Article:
The Mendip Way

Mendip Way map

An amazing 50 mile (80 kilometre) long-distance recreational trail that takes in all the special qualities of the Mendip Hills.

Two walkers looking out over the Somerset Levels

The West and East Mendip Way connect Weston-super-Mare, Cheddar, Wells, Shepton Mallet and Frome. A perfect 3-5 day walk starting from either end. Or walk it in sections between town and villages along the Way.

The route is therefore suitable for both the long-distance walker and for shorter jaunts, and passes through places with refreshments, parking and overnight accommodation. Local Walkers are Welcome Groups are joining forces along the 50 mile trail – find out more about local places to stay and things to do through the links below.


West Mendip Way

The West Mendip Way is 30 miles (48km) in length and was opened in 1979 to commemorate the Queen’s Silver Jubilee after the Rotary clubs of Weston-super-Mare, Wrington Vale and Mendip & Wells devised and waymarked the route, running between Uphill, Weston-super-Mare, to the City of Wells.

The route passes through some of the most scenic sections of the Mendip Hills AONB; climbing the Mendip escarpment over Crook Peak affording stunning views over the Bristol Channel and the Somerset Levels. It traverses the central Mendip Plateau through Shipham and the historic village of Priddy, leading to the impressive Cheddar Gorge and onto England’s smallest city, Wells, with magnificent views of its Cathedral.

Download the West Mendip Way Guide here (PDF Download 3MB) with maps and route descriptions.

East Mendip Way

The East Mendip Way is 19 miles (30km) in length and runs between Wells and Frome, travelling north of Shepton Mallet close to some of the limestone quarries and up to Cranmore Tower, the highest point on The Mendip Way at 280 metres above sea level.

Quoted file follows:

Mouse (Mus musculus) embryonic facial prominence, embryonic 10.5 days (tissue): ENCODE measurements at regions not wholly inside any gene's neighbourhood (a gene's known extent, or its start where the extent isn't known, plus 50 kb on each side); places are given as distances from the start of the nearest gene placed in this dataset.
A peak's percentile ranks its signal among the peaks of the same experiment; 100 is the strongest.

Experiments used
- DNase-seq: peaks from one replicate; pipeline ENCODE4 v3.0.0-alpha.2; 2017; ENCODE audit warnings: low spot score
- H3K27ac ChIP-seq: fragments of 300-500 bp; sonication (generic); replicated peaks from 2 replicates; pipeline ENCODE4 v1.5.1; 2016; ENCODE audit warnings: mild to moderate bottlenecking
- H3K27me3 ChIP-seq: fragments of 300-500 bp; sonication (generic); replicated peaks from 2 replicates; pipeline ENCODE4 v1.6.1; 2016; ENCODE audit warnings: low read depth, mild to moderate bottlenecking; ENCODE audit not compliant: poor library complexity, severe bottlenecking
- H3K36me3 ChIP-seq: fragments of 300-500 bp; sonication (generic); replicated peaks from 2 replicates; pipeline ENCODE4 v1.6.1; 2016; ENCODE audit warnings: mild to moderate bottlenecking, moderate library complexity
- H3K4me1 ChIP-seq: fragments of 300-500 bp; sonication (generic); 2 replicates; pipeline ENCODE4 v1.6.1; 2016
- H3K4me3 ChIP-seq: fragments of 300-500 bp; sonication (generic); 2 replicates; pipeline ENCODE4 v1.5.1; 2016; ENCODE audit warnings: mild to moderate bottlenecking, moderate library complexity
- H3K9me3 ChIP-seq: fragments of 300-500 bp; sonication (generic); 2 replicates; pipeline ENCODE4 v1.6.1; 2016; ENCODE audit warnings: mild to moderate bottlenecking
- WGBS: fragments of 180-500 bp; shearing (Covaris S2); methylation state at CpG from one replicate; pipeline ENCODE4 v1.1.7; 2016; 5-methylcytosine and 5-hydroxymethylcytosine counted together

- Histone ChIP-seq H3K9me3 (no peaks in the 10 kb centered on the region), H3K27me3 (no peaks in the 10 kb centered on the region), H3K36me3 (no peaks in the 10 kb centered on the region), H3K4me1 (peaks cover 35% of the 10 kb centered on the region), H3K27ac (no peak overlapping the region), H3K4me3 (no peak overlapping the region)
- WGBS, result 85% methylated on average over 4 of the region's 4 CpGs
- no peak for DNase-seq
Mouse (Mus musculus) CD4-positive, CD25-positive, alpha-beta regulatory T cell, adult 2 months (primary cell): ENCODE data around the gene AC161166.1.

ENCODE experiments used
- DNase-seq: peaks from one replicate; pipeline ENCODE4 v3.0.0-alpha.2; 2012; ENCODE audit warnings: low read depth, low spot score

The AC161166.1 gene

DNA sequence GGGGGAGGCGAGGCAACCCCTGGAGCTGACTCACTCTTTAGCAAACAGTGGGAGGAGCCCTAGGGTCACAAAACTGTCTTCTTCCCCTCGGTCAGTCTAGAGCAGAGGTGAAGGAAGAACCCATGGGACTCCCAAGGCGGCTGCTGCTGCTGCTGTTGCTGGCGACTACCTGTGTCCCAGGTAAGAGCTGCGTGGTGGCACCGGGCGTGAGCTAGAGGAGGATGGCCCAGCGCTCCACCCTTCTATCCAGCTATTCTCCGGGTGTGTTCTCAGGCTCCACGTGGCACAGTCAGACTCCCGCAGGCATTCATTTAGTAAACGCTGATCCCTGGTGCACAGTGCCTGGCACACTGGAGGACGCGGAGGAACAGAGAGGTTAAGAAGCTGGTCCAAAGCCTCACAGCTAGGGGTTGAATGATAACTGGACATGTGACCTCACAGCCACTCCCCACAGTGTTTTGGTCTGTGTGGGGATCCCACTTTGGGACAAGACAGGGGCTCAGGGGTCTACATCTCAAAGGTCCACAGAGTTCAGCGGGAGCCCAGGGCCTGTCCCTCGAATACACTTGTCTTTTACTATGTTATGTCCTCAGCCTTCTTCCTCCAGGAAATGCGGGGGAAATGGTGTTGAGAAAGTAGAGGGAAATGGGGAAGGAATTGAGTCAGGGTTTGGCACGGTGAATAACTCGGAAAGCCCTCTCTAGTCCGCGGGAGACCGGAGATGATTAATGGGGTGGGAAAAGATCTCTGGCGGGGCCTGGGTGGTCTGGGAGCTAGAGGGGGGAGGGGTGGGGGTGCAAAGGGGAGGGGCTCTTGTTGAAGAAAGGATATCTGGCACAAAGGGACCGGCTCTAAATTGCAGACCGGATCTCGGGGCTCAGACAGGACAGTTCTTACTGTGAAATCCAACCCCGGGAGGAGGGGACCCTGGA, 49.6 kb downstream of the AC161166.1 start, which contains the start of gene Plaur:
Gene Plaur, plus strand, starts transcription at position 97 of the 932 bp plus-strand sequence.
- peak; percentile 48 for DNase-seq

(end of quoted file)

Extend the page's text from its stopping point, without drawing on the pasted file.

Download the East Mendip Way Guide here (PDF Download 3MB) with maps and route descriptions.


Mendip Way WaymarkerPlease note the route in the guides differs in places to that shown on the Ordnance Survey maps.  This will be rectified on future editions of the OS maps, until then please be sure to follow the route shown on the guide.

Follow the blue waymarkers!

The AONB Unit is working in partnership with local Walkers are Welcome Groups, The Mendip Society, Rotary Club and Mendip Ramblers to enhance The Mendip Way through route improvements, improved information, signage and promotion.

Planning a walking holiday on The Mendip Way? The following companies offer self guided walking packages: Bath and West Country Walks and Encounter Walking Holidays.


Walkers are Welcome

Walkers are Welcome is a nationwide initiative launched in 2007 to encourage towns and villages to be ‘welcoming to walkers’. There are Walkers are Welcome Groups along The Mendip Way – ‘Cheddar Walking’ and ‘Frome Walks’ are established groups, with ‘Shepton Walks’ and a group for Wells also under development – please get in touch with the groups for more information on how to get involved.

Cheddar Walking promotes Cheddar as a walker-friendly destination offering a variety of walking routes of varying grades, starting from the village centre – these are available to download from their website here. Cheddar Walking works closely with the AONB Unit and is supported by a wide range of local businesses offering everything from accommodation, food and drink, to outdoor equipment and lots more.